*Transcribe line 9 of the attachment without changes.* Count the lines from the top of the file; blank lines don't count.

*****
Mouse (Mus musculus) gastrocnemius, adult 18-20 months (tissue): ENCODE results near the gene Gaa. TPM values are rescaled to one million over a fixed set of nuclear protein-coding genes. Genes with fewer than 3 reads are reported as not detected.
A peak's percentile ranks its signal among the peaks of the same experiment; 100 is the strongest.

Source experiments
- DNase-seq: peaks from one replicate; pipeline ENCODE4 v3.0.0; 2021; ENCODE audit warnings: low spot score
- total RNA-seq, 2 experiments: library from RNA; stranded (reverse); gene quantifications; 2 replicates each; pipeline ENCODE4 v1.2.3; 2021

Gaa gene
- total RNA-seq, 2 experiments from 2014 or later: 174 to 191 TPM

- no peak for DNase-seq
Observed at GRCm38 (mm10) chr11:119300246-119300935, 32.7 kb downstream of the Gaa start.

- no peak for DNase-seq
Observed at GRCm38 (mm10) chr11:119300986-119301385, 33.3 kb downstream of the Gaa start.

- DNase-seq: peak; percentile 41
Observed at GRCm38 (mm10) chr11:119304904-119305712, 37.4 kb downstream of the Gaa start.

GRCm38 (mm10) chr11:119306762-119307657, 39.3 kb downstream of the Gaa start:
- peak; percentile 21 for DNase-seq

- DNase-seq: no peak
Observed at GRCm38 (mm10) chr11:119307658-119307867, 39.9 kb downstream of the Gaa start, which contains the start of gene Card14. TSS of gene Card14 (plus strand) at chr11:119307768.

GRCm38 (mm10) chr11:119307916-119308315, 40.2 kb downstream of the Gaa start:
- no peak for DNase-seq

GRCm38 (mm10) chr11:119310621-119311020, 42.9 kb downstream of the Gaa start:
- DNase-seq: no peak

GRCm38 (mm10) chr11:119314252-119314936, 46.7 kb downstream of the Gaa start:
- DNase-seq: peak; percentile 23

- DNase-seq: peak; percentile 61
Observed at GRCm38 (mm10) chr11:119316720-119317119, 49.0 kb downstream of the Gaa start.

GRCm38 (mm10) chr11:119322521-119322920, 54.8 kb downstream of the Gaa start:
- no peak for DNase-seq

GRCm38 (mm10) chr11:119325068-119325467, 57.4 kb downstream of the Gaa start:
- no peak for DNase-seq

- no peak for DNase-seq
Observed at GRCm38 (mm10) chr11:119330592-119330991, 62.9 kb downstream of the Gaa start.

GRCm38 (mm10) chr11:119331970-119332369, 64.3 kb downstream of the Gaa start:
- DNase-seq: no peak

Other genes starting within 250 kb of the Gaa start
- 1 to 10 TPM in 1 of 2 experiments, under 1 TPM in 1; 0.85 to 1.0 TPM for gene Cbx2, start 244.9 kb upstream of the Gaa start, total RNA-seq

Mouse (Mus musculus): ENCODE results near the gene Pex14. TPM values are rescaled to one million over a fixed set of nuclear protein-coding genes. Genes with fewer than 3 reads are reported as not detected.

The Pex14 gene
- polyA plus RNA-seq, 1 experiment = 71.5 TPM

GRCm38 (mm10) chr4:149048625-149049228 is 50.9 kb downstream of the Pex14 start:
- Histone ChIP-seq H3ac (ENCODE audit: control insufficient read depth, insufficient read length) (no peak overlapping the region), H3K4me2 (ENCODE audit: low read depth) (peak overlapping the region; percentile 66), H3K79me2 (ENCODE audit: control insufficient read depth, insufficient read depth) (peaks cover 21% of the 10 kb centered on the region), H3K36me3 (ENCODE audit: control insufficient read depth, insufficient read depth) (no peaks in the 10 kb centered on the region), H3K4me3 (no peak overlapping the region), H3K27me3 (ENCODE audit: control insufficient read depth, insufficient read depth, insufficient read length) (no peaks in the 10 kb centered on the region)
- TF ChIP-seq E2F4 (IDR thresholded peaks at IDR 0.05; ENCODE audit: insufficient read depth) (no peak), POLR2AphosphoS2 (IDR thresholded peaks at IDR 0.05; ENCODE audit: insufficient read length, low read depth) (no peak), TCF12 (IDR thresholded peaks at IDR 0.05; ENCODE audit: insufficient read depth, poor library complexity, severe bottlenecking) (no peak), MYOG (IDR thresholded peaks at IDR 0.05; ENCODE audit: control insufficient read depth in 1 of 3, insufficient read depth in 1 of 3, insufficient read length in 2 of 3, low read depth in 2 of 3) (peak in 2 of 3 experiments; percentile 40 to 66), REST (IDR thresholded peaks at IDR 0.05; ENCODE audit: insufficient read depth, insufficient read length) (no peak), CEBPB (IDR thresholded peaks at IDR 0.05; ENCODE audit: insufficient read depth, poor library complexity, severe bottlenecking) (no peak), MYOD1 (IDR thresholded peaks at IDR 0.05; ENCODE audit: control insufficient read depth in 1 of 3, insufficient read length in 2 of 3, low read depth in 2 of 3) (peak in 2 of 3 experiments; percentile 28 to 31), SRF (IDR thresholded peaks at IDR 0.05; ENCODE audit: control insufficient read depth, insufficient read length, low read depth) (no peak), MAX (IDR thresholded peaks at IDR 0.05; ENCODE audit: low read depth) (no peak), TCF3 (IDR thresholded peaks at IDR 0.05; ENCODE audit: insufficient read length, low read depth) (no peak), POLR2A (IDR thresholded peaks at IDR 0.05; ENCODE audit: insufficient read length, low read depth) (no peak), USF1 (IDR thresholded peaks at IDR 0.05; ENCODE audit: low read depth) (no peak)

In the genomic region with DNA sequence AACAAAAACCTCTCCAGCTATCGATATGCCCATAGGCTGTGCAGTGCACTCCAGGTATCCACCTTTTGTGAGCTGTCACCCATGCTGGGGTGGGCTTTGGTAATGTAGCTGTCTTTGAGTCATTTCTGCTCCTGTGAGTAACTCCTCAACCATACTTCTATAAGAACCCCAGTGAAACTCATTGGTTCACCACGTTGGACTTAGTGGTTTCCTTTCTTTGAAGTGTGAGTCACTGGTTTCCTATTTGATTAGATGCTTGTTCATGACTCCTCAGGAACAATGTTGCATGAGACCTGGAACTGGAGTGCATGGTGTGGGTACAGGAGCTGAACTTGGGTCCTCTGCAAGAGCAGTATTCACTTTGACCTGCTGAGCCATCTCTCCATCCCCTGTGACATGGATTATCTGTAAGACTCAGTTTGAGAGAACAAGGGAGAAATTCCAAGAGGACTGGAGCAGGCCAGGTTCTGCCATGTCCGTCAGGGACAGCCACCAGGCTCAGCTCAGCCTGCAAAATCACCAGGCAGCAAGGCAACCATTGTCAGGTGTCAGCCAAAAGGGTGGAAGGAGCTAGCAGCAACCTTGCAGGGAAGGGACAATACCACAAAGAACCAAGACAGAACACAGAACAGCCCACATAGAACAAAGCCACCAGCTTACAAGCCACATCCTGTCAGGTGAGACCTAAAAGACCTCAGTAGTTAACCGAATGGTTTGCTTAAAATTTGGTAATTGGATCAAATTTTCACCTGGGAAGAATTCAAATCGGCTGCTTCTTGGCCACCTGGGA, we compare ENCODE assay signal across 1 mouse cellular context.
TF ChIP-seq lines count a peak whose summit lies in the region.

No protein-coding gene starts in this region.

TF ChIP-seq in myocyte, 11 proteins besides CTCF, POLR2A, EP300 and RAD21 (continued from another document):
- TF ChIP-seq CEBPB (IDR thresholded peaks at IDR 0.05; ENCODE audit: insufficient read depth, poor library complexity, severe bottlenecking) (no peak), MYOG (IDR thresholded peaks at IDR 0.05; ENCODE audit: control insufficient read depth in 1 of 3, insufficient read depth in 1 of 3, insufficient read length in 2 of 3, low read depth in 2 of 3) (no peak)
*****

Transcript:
Observed at GRCm38 (mm10) chr11:119300246-119300935, 32.7 kb downstream of the Gaa start.